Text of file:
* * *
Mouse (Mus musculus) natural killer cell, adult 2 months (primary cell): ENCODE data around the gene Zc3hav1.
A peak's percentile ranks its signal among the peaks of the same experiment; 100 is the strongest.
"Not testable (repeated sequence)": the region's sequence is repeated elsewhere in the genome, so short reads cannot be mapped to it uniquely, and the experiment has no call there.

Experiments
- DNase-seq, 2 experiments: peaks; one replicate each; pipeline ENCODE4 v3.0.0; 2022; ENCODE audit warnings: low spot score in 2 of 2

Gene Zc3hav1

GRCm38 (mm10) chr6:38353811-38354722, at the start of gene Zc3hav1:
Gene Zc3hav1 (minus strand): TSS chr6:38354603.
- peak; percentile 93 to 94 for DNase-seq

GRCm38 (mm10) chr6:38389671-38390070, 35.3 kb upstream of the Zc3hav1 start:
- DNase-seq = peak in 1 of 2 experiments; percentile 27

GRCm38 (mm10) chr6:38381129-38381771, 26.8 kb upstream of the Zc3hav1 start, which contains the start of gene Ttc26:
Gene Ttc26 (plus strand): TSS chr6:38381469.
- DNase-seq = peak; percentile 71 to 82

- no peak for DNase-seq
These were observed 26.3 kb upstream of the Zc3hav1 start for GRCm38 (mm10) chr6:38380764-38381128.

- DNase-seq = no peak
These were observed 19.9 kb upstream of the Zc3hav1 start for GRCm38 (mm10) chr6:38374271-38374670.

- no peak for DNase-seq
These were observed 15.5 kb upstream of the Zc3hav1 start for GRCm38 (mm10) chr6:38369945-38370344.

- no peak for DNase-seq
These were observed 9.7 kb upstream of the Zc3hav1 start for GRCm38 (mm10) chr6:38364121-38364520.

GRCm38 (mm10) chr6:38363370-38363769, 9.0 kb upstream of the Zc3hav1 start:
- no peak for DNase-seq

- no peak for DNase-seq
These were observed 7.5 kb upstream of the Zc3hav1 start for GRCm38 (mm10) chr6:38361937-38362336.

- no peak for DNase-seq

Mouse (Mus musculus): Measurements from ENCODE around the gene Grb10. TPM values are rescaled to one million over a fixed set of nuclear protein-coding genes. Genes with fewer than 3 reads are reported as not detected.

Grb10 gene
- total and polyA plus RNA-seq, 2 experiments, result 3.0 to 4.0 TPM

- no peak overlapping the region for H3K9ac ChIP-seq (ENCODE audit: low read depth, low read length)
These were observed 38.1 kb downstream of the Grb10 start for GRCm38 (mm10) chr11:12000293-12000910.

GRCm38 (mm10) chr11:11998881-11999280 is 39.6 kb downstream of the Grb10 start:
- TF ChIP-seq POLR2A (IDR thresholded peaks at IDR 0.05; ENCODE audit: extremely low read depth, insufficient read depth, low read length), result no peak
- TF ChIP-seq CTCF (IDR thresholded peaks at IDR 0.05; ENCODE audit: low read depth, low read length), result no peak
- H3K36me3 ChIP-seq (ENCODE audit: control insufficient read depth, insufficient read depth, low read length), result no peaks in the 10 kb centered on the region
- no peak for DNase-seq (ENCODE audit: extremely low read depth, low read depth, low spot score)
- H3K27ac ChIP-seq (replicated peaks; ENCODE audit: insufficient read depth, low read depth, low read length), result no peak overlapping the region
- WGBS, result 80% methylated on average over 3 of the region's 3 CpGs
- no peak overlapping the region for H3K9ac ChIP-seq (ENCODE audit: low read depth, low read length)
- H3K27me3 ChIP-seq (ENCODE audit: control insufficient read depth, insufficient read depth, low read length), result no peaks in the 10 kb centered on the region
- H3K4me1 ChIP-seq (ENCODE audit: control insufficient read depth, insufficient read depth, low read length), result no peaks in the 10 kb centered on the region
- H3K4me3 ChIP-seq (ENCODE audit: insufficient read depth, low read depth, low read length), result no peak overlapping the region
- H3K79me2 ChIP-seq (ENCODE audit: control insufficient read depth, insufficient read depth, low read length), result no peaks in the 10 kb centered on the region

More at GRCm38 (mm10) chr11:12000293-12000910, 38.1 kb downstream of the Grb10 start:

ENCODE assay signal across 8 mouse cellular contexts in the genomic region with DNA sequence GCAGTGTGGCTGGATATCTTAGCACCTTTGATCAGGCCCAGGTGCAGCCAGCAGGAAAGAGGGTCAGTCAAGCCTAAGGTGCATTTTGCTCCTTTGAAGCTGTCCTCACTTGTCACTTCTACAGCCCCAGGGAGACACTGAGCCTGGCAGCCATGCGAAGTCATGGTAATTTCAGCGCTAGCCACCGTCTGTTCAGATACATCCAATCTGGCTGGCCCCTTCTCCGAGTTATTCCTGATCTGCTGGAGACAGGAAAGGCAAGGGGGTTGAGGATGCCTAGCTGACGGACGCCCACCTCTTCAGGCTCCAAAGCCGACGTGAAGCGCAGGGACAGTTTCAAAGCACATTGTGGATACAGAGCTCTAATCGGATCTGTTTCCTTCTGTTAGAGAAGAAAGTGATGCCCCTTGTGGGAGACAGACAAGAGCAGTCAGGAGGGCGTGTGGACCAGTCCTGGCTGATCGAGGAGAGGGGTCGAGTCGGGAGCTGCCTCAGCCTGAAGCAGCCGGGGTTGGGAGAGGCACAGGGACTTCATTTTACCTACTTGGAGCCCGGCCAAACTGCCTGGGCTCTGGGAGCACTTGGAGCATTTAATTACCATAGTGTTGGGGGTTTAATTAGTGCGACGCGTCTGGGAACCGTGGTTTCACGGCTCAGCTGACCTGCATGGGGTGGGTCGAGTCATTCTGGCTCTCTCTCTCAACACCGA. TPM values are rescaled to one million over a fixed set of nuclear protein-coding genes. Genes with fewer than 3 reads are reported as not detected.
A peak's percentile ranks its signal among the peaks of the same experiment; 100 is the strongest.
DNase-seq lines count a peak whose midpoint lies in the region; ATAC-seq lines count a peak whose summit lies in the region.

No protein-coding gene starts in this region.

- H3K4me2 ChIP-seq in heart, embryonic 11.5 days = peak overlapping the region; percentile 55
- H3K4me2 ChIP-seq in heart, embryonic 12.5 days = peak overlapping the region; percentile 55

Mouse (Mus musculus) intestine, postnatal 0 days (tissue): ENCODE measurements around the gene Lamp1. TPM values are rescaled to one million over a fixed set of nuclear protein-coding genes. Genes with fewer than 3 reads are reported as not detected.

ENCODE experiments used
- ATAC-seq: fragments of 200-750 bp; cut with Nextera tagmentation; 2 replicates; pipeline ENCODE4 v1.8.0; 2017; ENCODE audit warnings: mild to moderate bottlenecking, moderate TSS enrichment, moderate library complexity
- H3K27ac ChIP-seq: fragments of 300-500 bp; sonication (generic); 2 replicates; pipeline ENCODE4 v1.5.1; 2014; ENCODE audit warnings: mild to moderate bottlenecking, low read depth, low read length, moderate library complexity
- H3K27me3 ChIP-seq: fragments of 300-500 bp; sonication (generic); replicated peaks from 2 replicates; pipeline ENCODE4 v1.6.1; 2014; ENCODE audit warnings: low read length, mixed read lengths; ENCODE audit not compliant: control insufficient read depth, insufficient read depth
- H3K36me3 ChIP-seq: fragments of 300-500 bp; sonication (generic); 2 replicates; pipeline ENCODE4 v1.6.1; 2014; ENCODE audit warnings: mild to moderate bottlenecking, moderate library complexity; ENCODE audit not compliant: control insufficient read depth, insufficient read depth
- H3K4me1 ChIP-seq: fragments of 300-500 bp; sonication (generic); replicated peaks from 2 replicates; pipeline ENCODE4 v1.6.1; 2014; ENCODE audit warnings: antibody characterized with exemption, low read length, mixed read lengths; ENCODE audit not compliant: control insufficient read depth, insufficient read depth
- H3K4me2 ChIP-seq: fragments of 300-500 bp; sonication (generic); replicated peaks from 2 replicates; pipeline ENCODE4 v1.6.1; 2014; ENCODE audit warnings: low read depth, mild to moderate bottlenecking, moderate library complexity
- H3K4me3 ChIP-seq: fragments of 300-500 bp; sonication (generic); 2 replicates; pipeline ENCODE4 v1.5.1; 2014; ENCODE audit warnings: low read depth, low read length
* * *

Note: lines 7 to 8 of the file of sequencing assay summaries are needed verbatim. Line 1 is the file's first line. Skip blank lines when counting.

GRCm38 (mm10) chr6:38353811-38354722, at the start of gene Zc3hav1:
Gene Zc3hav1 (minus strand): TSS chr6:38354603.